Judicial appointments bill faces key Rajya Sabha test
The Narendra Modi government, which is in minority in Rajya Sabha, will have to find a way out when the National Judicial Appointments Commission Bill, 2014, is taken up by the Upper House.india Updated: Aug 14, 2014 13:14 IST
The Narendra Modi government, which is in minority in Rajya Sabha, will have to find a way out when the National Judicial Appointments Commission Bill, 2014, is taken up by the Upper House a day after it was passed unanimously in Lok Sabha.
The landmark bill was passed by the Lower House on Wednesday after the government climbed down on a key provision that indirectly gave power to the law minister to veto any selection of judges.
The government which is is in a minority in the 250-member Rajya Sabha, with 60 members, needs the support of the Congress party, which has 69 members, to pass the legislation.
The Congress has questioned the government's hurry to pass the bill without proper debate.
The bill seeks to replace the two-decade-old collegium system with an independent six-member commission for senior judicial appointments.
After the bill becomes law, the government will have a say in the appointment of Supreme Court and high court judges after 21 years.
Once the commission is formed, 266 vacancies for judges in 24 high courts are likely to be filled expeditiously. The Supreme Court, which has a sanctioned strength of 31, also has one vacancy.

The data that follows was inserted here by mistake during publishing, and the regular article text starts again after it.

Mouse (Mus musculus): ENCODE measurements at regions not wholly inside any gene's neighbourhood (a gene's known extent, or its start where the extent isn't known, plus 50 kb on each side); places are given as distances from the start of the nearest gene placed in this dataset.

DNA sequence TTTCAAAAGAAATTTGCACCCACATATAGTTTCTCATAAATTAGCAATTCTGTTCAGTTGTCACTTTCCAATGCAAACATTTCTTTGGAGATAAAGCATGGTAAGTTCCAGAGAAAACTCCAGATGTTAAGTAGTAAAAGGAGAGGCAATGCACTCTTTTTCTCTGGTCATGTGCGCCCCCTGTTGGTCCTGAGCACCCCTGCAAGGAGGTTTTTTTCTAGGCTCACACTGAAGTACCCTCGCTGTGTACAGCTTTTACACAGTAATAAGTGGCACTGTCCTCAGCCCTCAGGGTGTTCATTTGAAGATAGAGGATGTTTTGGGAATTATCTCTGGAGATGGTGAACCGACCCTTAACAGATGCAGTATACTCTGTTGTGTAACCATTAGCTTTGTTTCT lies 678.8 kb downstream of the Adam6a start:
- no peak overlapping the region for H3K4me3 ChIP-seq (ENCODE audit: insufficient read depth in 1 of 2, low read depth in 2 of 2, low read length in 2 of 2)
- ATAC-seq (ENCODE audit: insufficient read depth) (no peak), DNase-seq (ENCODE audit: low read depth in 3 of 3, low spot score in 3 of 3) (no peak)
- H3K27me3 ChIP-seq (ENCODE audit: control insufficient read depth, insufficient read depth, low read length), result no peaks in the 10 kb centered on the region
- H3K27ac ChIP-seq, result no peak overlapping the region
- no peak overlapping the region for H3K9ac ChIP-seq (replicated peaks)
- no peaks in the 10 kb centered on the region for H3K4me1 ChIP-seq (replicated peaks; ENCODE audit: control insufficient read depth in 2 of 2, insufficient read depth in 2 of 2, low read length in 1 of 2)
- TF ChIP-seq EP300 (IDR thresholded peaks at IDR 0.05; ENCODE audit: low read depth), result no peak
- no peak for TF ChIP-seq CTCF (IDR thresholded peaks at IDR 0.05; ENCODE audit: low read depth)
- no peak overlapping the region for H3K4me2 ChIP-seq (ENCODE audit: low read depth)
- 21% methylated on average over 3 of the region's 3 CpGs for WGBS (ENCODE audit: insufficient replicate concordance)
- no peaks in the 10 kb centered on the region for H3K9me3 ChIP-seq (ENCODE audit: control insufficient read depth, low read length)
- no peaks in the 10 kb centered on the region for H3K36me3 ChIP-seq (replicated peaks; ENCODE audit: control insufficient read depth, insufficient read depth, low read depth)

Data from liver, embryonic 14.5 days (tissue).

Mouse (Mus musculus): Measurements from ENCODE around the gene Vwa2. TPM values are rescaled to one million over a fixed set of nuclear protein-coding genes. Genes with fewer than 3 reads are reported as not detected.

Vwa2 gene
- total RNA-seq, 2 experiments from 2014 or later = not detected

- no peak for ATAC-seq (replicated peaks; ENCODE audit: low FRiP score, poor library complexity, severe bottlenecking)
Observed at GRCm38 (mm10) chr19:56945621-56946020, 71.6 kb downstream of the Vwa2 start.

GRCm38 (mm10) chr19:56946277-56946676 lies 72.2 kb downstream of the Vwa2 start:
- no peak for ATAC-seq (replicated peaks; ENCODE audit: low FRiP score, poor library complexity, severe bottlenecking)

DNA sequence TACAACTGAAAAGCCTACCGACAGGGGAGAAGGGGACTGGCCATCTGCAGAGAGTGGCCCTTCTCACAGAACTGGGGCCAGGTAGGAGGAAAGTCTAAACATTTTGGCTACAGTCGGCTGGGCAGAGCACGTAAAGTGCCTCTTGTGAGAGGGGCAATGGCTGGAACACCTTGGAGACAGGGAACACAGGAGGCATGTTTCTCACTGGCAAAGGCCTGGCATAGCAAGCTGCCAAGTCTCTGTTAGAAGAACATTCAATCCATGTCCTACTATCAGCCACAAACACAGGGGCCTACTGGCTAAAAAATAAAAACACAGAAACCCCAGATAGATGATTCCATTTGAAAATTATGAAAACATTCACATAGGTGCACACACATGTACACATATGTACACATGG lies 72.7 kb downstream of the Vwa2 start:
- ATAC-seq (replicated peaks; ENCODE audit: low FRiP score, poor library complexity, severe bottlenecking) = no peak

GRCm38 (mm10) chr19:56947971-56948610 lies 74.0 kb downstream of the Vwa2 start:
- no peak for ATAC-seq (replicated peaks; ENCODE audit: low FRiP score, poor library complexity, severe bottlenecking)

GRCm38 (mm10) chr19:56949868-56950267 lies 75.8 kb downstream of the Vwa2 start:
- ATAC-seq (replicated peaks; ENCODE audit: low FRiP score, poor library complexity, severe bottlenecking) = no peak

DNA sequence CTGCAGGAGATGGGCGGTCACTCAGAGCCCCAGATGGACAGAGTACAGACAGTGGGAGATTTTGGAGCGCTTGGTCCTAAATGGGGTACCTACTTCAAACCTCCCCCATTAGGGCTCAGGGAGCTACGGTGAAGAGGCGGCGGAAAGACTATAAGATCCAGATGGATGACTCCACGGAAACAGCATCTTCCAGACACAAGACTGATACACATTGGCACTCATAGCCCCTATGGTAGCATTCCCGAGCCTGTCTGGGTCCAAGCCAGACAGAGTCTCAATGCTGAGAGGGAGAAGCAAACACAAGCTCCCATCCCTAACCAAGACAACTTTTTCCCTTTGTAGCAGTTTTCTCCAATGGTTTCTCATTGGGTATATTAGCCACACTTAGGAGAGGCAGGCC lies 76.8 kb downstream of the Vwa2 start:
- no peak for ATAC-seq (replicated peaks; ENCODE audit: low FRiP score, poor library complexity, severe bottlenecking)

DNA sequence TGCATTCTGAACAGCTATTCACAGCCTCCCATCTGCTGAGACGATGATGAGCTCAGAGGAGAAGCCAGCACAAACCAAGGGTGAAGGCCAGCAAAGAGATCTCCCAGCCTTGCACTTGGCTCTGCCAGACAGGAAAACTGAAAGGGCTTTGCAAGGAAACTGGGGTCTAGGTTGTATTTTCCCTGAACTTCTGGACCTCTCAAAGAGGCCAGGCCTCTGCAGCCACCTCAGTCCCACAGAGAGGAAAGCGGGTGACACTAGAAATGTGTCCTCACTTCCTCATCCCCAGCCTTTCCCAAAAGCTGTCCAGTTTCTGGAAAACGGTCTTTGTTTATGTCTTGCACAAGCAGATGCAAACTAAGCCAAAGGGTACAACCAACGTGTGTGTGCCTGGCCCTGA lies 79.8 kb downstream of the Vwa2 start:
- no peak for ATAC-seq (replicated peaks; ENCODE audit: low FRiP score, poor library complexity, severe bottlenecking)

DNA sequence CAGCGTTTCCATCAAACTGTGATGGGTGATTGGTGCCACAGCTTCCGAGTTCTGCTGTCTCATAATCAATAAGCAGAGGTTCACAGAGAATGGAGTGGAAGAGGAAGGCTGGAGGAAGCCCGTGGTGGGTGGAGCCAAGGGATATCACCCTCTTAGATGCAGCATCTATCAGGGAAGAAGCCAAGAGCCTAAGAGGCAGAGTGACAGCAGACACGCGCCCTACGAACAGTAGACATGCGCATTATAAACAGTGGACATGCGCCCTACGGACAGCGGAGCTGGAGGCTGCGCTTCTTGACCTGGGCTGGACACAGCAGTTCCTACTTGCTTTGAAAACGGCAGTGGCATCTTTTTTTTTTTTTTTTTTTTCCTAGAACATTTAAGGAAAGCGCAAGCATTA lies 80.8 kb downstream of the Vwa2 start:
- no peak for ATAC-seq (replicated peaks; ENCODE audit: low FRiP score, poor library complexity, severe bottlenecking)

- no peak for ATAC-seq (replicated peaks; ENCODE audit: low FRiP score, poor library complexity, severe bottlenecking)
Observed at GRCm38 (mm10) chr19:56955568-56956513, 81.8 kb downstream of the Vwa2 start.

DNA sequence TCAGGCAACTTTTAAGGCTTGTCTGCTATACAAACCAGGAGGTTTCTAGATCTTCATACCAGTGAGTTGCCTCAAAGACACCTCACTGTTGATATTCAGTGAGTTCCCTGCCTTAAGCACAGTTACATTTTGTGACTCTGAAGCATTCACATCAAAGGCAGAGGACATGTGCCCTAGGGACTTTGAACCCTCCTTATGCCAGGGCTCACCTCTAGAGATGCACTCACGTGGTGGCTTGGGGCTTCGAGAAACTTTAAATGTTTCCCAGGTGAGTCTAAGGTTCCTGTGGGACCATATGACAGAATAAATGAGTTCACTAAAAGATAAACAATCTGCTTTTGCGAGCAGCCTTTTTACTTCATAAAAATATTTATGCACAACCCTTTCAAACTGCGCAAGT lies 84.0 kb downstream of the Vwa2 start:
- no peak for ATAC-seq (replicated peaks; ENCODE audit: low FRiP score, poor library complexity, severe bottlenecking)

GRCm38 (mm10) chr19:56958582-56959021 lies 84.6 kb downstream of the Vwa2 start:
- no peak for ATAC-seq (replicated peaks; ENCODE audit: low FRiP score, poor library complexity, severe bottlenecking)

The appointment of new judges is also expected to speed up the backlog of legal cases in courts across the country.
The commission can be set up only after half the state assemblies ratify the bill passed by Parliament.
The original bill said that if the President does not approve and returns any name to the commission for reconsideration, the panel can recommend the name again only if there is unanimity among its members.
In other words, if any one member disagrees, the particular name cannot be recommended again to the President.
Opposition members felt that this provision would have given the law minister veto powers as he is expected to follow the President’s line.
Law minister Ravi Shankar Prasad on Wednesday moved an official amendment that said a recommendation can be returned to the President if at least five members agreed on the name.
It was passed by voice vote in Lok Sabha and the related 99th Constitution amendment bill was passed by 367-0 votes in its favour.
The second bill was quickly taken up in Rajya Sabha on Wednesday itself.